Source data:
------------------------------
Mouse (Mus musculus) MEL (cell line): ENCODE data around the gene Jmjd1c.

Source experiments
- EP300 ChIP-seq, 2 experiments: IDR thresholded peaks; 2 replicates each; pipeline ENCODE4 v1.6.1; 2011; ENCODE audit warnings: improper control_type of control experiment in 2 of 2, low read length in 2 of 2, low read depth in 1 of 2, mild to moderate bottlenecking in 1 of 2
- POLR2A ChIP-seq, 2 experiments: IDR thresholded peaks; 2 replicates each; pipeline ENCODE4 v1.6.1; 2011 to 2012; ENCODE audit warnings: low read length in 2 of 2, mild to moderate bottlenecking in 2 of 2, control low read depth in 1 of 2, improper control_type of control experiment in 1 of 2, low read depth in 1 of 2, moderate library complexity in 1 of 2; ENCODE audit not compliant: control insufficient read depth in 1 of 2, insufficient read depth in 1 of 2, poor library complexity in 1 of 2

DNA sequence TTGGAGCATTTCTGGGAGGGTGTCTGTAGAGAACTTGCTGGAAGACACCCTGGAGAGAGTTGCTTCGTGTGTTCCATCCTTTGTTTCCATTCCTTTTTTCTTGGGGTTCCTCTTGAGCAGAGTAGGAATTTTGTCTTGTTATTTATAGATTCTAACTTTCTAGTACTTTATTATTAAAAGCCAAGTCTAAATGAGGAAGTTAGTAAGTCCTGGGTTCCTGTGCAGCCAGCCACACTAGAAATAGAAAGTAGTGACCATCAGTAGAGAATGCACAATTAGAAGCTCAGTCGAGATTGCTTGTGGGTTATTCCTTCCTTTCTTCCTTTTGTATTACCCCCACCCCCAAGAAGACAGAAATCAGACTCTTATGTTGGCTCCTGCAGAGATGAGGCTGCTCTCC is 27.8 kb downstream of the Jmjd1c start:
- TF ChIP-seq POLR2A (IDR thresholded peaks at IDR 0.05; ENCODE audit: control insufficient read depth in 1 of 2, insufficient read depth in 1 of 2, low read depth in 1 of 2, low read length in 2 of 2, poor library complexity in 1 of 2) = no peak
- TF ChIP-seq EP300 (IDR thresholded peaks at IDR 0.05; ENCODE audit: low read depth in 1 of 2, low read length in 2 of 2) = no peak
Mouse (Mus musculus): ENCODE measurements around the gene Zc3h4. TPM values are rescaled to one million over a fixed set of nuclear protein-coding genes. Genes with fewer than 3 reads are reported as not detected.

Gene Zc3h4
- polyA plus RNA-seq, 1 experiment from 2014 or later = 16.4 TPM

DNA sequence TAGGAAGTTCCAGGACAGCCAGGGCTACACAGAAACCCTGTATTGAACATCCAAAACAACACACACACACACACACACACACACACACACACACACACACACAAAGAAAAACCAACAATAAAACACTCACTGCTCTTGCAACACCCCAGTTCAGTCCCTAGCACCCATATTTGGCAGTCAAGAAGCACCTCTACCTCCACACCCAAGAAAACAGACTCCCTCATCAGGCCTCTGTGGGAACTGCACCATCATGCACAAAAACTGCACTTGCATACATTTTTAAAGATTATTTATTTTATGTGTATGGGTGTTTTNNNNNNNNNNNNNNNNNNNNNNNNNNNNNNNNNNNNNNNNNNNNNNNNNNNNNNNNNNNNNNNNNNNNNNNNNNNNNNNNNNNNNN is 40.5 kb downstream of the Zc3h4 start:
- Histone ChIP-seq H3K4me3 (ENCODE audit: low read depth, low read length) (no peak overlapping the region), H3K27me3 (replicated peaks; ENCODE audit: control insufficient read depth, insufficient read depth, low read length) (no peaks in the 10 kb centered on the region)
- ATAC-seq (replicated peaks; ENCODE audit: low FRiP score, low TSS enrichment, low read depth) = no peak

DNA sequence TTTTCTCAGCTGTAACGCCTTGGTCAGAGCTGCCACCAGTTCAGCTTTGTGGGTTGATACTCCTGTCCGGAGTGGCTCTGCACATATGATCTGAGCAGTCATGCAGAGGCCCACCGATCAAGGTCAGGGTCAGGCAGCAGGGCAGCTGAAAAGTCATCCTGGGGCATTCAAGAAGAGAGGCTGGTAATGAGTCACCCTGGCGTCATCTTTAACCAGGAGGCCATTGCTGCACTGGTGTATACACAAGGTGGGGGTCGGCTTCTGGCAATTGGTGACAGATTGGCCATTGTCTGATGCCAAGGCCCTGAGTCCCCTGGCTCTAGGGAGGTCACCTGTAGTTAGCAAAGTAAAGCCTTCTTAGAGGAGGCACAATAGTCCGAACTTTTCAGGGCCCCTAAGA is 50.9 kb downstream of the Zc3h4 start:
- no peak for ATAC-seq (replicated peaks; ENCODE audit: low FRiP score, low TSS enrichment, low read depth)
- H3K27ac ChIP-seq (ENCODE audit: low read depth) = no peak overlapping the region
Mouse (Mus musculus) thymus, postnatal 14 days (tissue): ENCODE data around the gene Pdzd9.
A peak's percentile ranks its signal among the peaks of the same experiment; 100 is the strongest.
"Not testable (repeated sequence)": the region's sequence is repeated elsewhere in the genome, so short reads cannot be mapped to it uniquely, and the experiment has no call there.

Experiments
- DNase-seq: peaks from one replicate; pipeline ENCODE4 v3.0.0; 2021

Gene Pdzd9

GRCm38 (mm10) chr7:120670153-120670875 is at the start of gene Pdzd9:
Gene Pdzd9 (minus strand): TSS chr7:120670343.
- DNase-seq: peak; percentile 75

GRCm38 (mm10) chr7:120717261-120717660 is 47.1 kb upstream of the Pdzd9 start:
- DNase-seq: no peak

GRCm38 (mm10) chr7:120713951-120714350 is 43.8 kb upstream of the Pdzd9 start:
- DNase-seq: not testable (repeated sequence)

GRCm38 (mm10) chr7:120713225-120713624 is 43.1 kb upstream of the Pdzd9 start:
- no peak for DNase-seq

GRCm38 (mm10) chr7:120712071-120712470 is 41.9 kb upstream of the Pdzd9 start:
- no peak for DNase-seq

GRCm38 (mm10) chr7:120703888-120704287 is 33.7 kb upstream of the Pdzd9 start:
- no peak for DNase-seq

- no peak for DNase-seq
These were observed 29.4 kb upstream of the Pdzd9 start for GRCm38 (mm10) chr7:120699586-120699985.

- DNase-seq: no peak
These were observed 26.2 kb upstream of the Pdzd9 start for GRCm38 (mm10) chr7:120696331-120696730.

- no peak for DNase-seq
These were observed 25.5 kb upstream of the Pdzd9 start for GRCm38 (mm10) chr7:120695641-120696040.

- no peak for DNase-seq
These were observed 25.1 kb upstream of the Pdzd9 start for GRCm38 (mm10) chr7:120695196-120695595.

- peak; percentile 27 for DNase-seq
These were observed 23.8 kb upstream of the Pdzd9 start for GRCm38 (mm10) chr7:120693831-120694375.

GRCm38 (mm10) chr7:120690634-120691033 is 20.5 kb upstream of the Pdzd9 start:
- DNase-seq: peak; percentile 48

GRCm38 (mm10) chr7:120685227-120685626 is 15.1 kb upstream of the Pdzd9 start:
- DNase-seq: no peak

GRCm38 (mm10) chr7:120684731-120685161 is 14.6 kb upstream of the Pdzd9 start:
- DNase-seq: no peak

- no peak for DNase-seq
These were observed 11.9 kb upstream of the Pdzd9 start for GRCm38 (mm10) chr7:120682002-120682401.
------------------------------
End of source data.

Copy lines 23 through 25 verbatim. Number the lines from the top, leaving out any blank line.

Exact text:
GRCm38 (mm10) chr7:120670153-120670875 is at the start of gene Pdzd9:
Gene Pdzd9 (minus strand): TSS chr7:120670343.
- DNase-seq: peak; percentile 75